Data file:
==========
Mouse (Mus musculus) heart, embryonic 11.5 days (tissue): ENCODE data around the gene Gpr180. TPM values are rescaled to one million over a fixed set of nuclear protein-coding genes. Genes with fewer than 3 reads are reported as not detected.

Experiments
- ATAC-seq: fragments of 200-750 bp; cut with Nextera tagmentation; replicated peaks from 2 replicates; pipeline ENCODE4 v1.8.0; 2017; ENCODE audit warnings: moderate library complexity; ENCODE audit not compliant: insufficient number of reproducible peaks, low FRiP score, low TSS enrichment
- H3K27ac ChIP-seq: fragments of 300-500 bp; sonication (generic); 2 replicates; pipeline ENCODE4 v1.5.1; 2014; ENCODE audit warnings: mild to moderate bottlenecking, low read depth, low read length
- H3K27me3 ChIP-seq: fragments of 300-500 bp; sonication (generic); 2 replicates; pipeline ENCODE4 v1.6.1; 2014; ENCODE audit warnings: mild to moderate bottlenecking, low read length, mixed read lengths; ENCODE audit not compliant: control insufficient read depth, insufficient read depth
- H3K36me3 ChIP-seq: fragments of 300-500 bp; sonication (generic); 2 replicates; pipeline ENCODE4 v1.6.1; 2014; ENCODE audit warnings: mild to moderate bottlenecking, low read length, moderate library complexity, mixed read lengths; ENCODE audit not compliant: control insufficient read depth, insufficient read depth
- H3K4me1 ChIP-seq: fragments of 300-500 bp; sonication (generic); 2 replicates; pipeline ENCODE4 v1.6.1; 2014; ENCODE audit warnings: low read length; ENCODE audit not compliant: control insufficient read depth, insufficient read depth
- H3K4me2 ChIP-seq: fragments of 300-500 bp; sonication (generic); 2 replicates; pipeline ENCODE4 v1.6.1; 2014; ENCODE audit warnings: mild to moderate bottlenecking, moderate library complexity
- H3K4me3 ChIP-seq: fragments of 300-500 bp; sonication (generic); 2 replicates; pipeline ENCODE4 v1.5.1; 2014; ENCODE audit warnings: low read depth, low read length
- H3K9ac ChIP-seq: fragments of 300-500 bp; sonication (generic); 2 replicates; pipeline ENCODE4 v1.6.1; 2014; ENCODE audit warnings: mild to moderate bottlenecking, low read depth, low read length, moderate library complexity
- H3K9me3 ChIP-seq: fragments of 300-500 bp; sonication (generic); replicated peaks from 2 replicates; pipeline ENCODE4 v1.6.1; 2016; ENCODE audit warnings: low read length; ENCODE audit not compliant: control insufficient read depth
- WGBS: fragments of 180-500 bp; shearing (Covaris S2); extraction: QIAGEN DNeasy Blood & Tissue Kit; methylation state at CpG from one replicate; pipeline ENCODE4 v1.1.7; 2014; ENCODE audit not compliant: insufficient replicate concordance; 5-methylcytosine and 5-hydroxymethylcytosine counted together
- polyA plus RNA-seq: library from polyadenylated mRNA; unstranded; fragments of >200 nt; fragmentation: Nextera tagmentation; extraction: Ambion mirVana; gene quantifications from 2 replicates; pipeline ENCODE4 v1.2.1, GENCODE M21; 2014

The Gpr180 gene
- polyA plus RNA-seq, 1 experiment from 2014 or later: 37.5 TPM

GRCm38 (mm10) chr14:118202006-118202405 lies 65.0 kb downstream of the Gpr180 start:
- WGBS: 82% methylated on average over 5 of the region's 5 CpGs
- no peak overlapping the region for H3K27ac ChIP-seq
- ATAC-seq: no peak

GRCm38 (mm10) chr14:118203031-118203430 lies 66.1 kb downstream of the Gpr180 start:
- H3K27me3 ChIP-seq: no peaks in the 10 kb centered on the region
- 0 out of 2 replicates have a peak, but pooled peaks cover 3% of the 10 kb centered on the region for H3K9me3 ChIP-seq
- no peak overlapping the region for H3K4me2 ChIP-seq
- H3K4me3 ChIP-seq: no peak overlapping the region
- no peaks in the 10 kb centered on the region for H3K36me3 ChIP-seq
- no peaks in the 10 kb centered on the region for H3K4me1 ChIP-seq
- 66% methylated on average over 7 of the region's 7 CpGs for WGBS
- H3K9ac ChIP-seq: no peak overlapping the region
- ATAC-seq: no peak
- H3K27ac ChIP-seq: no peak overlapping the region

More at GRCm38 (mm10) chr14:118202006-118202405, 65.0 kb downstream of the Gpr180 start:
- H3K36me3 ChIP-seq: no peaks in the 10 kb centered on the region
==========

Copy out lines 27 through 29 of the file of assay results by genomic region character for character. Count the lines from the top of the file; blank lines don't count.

- 66% methylated on average over 7 of the region's 7 CpGs for WGBS
- H3K9ac ChIP-seq: no peak overlapping the region
- ATAC-seq: no peak